I just can't see the academic value in examining literature to the Nth degree (or to any degree, really). Academics would be better spending their time on *scientific* endeavour, IMHO. And everyone else would be better off just reading the books if they enjoy them, and setting them aside if they don't. Stop analysing them - it has been nearly 60 years since the publication of LoTR, for example - it doesn't need anyone else to comment on "what the author meant" or "why it is culturally important".

That said, each to their own with what they do and what they collect!

Posted on: 2/1 14:32:35


Re: [WANTED] Tolkien Studies: An Annual Scholarly Review (Volumes I - VI)
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Sorry guys, it wasn't my intention to start an argument about what's worth collecting and whether there is any value in secondary material. The reasons people collect things are manifold and often highly subjective. In my case, I'm primarily interested in the contents of Tolkien Studies but I also want to physically own the books I'm interested in. Call me old-fashioned, but I prefer a bound book to an e-book or a printout. However, I too am not willing to pay an unreasonable amount of money for a piece of Tolkien criticism that should have never become a collector's item in the first place. I really don't understand why WVUP let some of the volumes of Tolkien Studies go out-of-print at a time where everything Tolkien-related is sales gold but they must have had their reasons. The topic has been discussed enough. Btw, the articles of Volume 1 are freely available on Project MUSE, which is probably why Volume 1 isn't up for sale on WVUP Online.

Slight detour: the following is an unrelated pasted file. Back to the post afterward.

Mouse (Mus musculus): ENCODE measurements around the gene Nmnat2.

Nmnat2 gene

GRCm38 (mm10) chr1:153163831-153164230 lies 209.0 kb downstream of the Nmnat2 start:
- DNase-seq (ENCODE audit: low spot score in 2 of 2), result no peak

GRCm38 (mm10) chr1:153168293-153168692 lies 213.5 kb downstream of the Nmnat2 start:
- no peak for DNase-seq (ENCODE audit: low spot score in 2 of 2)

Now to Stu. You can't just say that all academic material is "dull and - for the most part - completely and utterly pointless" as if this were objective fact. It's perfectly alright if people "just [read] the books if they enjoy them". But there is so much more to explore. Tolkien's whole life (personal experiences, academic interests, creative ideas, etc.) is - sometimes more, sometimes less apparently - woven into his legendarium. As for me, Christopher Tolkien and many gifted Tolkien scholars (including the editors of Tolkien Studies) have opened up a whole new level of enjoyment of J.R.R. Tolkien's works. That being said, I have to agree that some of the secondary material available isn't worth the paper it's printed on. Finally, the last volume of HoMe was published in 1996 and unpublished primary material is still surfacing these days. So it's not like nothing has been going on since the release of LotR.

Posted on: 2/4 12:09:26


Re: [WANTED] Tolkien Studies: An Annual Scholarly Review (Volumes I - VI)
Home away from home
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NoUse wrote:
Now to Stu. You can't just say that all academic material is "dull and - for the most part - completely and utterly pointless" as if this were objective fact.


Of course it is a subjective statement. I don't generally feel the need to add a parenthetical explaining that my comments might not be objective fact! But, for the most part, I believe what I have said holds true. Analysis of Tolkien's life and influences has really been done to death at this point. Sadly, there is a whole industry based around it.

I understand that some people do get value from this stuff, and that is great. My point was partly that the authors' time could/should arguably be spent more productively. Maybe they could even create something new of their own? I know this isn't going to be a popular opinion, especially here, but I don't mean to offend anyone.

Posted on: 2/4 12:57:11